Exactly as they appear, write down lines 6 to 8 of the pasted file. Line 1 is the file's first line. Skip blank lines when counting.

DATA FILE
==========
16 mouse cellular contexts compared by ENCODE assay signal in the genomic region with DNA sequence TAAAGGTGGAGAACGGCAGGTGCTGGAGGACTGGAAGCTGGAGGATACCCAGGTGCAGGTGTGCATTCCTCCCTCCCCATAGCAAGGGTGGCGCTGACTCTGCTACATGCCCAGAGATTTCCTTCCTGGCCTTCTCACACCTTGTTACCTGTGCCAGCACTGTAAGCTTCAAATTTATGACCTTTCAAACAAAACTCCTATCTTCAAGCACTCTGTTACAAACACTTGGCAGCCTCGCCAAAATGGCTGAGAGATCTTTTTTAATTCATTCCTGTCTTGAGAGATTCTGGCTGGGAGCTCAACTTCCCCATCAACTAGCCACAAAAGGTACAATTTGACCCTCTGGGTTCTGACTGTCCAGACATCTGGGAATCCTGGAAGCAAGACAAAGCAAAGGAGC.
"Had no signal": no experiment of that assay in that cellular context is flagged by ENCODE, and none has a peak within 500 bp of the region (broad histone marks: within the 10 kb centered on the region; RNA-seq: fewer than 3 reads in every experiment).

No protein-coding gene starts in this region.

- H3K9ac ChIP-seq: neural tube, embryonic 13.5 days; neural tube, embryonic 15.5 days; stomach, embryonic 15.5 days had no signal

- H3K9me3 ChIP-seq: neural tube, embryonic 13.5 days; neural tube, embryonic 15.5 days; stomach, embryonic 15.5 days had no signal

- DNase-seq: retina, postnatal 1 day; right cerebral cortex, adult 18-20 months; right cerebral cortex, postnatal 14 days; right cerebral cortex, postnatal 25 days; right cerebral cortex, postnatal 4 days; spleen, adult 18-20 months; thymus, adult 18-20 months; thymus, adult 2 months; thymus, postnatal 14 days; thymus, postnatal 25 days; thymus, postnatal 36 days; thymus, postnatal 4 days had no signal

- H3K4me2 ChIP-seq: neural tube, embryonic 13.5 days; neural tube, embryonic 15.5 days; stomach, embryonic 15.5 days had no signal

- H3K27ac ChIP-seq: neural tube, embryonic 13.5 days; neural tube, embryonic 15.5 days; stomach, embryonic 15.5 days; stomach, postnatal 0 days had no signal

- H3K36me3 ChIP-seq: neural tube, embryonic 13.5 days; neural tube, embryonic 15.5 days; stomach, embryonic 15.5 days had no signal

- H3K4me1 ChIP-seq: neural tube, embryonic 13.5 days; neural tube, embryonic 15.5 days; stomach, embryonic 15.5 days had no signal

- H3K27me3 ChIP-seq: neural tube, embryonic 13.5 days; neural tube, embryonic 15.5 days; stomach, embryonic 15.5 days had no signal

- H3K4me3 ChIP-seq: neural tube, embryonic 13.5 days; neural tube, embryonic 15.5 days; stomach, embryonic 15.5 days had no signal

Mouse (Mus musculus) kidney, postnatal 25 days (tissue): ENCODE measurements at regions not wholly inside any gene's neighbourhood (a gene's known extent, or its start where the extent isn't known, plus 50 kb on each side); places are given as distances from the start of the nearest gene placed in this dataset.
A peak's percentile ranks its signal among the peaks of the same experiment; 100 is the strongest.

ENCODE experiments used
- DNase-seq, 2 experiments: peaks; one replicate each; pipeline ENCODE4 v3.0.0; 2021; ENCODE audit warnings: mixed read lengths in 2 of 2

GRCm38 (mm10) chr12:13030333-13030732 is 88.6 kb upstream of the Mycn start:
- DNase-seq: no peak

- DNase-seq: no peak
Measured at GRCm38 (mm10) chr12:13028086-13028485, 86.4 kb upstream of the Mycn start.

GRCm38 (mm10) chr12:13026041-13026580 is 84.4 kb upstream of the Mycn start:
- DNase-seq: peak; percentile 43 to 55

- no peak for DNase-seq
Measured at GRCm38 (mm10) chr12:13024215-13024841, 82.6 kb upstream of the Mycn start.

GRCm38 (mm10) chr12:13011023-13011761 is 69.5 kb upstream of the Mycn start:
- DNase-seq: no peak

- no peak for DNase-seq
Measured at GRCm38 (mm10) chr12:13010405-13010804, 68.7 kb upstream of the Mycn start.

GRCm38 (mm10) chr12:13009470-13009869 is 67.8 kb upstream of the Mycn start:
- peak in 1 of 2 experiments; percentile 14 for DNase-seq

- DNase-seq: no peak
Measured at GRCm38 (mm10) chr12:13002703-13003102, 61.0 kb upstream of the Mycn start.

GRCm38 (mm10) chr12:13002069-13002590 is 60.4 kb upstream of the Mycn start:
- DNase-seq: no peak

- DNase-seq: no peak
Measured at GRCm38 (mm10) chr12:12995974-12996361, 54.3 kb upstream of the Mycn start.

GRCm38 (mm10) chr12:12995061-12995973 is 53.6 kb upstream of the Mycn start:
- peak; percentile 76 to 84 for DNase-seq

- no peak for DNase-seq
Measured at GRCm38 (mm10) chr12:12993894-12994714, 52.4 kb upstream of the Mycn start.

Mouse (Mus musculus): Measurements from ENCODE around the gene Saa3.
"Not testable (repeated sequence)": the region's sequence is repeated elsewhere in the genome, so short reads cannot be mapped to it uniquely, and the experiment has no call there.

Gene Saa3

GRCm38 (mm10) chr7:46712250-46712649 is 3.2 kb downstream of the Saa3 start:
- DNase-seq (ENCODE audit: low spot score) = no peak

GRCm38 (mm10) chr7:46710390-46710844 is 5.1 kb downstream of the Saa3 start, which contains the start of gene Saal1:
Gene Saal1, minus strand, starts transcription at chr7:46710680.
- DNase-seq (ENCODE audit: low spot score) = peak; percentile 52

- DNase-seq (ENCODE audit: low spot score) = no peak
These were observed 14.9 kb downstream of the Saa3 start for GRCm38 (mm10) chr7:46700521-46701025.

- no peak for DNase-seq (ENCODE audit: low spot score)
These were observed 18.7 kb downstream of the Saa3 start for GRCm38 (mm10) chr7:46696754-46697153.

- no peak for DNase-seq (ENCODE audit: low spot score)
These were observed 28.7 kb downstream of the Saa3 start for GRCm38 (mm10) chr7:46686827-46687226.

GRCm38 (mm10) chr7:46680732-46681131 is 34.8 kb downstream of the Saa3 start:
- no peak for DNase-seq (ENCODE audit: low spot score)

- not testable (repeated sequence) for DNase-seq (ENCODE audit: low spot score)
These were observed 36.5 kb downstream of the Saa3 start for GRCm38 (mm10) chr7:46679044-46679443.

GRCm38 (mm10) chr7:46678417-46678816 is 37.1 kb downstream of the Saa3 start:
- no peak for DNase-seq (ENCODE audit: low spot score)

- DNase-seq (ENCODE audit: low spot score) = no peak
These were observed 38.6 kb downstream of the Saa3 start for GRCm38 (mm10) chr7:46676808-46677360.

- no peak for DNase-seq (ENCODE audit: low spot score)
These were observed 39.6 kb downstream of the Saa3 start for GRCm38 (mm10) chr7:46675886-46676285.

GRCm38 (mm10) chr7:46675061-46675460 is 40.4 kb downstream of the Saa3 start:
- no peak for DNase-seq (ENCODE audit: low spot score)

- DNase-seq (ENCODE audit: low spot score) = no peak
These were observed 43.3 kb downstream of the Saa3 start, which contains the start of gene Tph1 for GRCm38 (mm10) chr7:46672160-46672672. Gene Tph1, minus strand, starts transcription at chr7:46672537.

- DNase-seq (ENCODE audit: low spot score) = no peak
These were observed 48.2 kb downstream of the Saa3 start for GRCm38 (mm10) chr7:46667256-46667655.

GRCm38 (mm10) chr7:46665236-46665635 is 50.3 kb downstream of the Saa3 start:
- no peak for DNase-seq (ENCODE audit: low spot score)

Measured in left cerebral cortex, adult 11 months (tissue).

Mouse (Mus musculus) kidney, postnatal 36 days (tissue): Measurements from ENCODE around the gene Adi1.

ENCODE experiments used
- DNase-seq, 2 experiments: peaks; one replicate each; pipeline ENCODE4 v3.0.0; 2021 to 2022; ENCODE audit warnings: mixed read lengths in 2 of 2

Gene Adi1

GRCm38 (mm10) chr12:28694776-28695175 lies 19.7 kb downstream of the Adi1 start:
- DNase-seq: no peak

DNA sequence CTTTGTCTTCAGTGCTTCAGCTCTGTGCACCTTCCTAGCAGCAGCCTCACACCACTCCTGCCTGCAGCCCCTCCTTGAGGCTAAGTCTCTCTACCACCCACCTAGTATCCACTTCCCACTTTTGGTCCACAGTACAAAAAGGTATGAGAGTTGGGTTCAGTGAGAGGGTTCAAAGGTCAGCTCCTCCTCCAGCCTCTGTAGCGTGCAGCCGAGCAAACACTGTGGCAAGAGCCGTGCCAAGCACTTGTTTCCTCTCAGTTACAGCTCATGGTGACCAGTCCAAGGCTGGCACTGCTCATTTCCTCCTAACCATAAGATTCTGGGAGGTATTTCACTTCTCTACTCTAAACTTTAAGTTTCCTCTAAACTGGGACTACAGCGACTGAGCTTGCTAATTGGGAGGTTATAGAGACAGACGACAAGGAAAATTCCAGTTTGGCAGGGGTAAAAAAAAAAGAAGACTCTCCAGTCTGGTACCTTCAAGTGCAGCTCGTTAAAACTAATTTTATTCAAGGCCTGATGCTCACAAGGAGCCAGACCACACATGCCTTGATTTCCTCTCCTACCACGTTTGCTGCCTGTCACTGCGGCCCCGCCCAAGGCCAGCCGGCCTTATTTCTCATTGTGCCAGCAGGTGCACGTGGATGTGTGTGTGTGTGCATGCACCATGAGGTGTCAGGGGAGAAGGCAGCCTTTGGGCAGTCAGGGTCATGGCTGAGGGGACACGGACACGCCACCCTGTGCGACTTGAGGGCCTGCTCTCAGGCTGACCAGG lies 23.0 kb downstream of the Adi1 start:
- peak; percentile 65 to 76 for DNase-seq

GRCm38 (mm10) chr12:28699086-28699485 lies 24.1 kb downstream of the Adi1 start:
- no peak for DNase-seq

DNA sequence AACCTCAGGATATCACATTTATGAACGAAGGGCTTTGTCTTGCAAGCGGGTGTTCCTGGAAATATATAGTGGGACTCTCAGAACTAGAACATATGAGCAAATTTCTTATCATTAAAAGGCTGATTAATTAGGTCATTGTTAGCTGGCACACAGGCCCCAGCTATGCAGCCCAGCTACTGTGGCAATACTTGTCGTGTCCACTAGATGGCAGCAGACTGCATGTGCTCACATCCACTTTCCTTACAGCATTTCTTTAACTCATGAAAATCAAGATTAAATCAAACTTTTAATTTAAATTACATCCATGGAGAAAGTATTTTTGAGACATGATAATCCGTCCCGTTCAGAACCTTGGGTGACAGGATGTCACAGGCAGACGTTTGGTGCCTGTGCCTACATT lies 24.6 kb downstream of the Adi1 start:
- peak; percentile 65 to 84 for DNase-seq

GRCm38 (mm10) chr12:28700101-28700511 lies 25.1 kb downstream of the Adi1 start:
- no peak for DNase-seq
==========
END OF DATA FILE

- DNase-seq: retina, postnatal 1 day; right cerebral cortex, adult 18-20 months; right cerebral cortex, postnatal 14 days; right cerebral cortex, postnatal 25 days; right cerebral cortex, postnatal 4 days; spleen, adult 18-20 months; thymus, adult 18-20 months; thymus, adult 2 months; thymus, postnatal 14 days; thymus, postnatal 25 days; thymus, postnatal 36 days; thymus, postnatal 4 days had no signal

- H3K4me2 ChIP-seq: neural tube, embryonic 13.5 days; neural tube, embryonic 15.5 days; stomach, embryonic 15.5 days had no signal

- H3K27ac ChIP-seq: neural tube, embryonic 13.5 days; neural tube, embryonic 15.5 days; stomach, embryonic 15.5 days; stomach, postnatal 0 days had no signal